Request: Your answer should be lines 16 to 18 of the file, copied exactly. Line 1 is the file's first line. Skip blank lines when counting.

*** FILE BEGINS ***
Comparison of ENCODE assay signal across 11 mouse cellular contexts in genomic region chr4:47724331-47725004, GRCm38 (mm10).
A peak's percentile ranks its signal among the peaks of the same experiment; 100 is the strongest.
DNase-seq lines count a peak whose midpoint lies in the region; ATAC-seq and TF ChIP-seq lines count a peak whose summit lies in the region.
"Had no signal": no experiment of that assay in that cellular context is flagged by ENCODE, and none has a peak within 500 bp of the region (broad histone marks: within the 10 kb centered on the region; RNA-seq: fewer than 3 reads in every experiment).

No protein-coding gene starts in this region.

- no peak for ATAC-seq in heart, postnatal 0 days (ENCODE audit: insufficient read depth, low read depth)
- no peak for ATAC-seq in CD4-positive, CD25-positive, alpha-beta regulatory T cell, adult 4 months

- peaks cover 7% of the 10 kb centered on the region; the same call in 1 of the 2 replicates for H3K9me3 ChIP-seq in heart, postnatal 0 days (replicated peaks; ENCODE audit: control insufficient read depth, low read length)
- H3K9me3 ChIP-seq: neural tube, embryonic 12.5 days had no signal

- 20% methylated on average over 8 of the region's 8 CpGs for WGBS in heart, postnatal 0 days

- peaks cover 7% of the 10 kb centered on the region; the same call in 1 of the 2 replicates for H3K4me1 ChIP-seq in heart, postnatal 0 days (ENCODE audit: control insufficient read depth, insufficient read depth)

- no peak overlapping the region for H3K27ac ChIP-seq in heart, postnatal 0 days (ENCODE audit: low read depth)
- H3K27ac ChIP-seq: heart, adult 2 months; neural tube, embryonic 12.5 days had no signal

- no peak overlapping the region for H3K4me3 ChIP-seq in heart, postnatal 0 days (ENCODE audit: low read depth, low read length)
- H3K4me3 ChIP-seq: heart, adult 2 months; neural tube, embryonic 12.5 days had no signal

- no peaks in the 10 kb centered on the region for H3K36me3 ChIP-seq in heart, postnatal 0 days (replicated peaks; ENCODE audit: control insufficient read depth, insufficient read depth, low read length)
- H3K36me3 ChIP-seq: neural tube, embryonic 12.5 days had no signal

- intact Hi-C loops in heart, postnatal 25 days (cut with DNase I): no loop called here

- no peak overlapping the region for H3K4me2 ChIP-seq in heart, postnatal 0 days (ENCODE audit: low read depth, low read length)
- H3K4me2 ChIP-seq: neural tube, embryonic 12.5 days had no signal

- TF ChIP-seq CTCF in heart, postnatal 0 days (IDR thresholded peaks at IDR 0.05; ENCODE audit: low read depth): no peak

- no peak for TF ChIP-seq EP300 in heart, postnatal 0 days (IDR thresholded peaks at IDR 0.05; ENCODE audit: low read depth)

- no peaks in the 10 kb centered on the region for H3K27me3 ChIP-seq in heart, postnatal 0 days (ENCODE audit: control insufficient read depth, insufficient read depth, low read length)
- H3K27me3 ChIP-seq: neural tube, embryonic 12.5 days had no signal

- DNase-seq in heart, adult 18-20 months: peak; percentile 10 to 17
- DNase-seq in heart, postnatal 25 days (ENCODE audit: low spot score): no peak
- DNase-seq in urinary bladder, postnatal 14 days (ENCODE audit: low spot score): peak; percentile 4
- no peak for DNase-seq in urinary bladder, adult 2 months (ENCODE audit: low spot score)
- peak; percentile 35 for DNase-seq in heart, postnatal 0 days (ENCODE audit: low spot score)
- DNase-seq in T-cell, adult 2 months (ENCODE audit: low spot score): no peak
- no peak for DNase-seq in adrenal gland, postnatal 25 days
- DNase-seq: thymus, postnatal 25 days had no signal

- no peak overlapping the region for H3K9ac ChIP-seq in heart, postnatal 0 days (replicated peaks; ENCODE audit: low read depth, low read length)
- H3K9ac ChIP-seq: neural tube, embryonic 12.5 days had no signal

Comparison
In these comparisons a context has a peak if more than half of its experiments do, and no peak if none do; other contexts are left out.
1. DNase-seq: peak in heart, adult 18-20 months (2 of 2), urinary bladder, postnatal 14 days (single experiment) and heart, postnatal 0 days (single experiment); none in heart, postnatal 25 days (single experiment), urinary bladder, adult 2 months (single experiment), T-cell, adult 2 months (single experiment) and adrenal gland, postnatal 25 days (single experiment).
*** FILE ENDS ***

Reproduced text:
- no peaks in the 10 kb centered on the region for H3K36me3 ChIP-seq in heart, postnatal 0 days (replicated peaks; ENCODE audit: control insufficient read depth, insufficient read depth, low read length)
- H3K36me3 ChIP-seq: neural tube, embryonic 12.5 days had no signal

- intact Hi-C loops in heart, postnatal 25 days (cut with DNase I): no loop called here